Overseas Development Institute Launches Report Ghana, The Rising Star – Progress In Political Voice, Health And Education


Stakeholders in the health,education and civil society sectors have met at an event in Accra,to launch a 38-paged survey report titled,”Ghana,the rising star – progress in political voice,health and education”.

The survey conducted by a leading policy think tank in the United Kingdom on international development and humanitarian issues,Overseas Development Institute (ODI) aims to among other things,explore progress Ghana has made in three key areas of political voice,health and education.

Speaking at the launch,Alina Rocha Menochal – who co-authored the report,said the research about Ghana forms part of a broad project the think tank was undertaking called ‘development progress’ – which is particularly directed at changing the negative narrative about development in Africa and instead better understand whether development is happening around the world and how this is happening as well as the drivers of same.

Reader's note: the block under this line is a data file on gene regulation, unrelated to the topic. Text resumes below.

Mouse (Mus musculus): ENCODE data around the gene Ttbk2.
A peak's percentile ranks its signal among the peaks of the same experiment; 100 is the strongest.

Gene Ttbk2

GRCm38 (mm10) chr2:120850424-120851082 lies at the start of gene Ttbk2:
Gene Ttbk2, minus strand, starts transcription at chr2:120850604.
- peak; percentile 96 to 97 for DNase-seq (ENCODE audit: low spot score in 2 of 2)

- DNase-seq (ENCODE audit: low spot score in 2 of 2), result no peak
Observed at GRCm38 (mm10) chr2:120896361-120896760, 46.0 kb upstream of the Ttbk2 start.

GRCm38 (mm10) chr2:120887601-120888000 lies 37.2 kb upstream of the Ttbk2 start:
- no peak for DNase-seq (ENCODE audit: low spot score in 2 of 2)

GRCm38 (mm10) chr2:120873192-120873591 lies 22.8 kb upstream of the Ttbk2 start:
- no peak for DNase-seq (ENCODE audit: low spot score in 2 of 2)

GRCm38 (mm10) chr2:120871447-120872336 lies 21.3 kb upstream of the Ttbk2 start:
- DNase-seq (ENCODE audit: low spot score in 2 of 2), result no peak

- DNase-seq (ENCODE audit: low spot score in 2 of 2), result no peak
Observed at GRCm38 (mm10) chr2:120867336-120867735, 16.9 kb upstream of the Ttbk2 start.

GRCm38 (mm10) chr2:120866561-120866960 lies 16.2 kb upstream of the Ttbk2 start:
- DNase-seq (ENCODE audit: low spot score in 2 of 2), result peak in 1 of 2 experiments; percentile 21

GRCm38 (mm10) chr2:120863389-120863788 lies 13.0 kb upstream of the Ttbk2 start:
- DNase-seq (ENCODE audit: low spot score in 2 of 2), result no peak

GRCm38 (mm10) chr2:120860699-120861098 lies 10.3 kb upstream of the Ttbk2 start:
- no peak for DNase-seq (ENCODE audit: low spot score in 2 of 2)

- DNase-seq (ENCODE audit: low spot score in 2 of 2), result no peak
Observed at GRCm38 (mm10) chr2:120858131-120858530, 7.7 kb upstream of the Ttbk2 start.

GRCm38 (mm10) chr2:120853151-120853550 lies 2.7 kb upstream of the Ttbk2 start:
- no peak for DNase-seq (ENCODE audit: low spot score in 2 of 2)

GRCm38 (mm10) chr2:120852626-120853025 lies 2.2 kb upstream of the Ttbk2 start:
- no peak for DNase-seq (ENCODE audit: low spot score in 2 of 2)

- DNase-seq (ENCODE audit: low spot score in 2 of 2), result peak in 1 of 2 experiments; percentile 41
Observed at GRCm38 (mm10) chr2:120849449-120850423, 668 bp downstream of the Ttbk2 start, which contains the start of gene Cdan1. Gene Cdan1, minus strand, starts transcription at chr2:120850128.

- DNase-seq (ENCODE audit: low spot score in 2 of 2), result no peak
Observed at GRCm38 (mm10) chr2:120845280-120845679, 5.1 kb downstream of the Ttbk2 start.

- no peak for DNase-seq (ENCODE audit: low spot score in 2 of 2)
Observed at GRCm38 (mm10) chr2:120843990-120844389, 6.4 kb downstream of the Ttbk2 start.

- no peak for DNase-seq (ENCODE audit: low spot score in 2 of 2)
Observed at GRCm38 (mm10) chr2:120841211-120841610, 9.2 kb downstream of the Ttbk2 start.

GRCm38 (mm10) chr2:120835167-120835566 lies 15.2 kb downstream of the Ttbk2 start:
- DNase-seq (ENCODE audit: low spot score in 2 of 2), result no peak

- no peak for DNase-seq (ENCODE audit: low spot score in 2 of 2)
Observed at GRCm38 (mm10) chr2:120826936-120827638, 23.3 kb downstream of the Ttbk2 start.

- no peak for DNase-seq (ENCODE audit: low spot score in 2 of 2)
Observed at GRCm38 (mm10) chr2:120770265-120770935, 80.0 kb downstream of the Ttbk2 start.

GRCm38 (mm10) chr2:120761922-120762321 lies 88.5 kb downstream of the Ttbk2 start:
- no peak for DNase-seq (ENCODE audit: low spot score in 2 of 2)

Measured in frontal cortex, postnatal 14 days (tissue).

According to the report authored by Amanda Lenhardt,Alina Rocha Menochal and Jakob Engel,Ghana has made remarkable progress in human development over the past twenty years while achieving one of the most stable transitions to multi-party democracy in sub-Saharan Africa.

This has been largely due to the activities of civil society,the media (described as one of the freest in the world),the people and other key indices.

Ghana was once among the lowest 40% ranked countries in terms of ‘voice and accountability according to the World Bank’s Worldwide Governance Indicators (WGI) ,but has since moved to join countries in the top 40%,and this the report says gives Ghana the tag of being in the ‘golden age’ of political voice.

The report further reveals that Ghana is outpacing wealthier countries in terms of health provision,high immunization rates,major declines in child-stunting,as well as halving malaria deaths among children.

In the area of education,the survey reveals that access to education and enrollment at the pre-primary,primary and secondary levels have increased from 28% in 1980 to 50% by 2005 in pre-primary education,70% in 1988 to 80% in 2005 as well as below 40% throughout the 1980’s and 1990’s to 61% in 2012.

Deputy Education minister in charge of tertiary education,Honourable Okudjeto Ablakwa attributed the gains Ghana has made in the education sector to the massive investments the country has made and continues to make in education.